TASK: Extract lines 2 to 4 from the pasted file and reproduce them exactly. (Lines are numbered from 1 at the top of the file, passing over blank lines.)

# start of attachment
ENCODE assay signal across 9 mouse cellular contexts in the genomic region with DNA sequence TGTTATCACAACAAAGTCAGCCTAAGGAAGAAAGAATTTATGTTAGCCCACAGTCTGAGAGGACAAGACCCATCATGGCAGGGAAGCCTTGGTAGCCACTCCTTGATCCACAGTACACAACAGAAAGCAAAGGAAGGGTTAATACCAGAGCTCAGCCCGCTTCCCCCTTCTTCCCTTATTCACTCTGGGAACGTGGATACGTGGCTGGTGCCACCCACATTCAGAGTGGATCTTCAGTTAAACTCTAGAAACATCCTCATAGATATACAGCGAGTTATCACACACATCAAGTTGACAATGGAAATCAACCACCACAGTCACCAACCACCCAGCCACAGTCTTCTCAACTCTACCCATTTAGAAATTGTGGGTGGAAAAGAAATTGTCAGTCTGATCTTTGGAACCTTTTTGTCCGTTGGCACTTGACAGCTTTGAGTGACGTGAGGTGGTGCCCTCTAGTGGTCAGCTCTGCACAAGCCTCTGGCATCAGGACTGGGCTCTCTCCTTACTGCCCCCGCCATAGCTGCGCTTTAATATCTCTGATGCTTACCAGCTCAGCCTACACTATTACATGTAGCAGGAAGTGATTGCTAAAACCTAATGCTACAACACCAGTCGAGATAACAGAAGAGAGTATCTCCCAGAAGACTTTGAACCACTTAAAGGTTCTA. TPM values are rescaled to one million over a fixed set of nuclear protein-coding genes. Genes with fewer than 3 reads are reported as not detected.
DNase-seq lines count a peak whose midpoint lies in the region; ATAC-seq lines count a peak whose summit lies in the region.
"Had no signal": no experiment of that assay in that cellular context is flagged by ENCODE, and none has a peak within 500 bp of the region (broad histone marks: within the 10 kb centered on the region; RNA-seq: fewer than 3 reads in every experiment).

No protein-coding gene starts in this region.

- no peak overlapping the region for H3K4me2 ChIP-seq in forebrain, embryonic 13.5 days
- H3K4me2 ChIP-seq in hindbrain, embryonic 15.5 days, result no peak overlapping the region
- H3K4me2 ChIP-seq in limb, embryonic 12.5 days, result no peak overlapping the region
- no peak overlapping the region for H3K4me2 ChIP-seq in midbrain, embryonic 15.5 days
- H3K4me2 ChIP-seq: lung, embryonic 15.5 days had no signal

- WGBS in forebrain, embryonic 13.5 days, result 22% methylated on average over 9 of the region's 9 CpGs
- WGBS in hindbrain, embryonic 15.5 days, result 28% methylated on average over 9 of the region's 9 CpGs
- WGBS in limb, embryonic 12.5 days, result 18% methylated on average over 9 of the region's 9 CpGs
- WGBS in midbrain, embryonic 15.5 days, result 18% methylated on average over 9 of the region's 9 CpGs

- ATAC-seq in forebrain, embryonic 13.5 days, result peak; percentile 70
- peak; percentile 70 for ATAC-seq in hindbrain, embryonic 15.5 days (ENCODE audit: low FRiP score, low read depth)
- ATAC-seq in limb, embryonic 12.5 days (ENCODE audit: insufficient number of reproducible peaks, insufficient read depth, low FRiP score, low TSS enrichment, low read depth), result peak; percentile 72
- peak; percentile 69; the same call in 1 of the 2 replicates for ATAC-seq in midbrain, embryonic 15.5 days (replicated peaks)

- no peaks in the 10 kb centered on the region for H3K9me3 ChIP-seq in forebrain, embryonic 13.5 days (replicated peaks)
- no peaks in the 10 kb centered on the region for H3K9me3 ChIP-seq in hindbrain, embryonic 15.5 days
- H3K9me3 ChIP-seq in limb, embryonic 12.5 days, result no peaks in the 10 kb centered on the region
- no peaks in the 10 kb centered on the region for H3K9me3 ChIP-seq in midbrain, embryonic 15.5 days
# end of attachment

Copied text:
DNase-seq lines count a peak whose midpoint lies in the region; ATAC-seq lines count a peak whose summit lies in the region.
"Had no signal": no experiment of that assay in that cellular context is flagged by ENCODE, and none has a peak within 500 bp of the region (broad histone marks: within the 10 kb centered on the region; RNA-seq: fewer than 3 reads in every experiment).

No protein-coding gene starts in this region.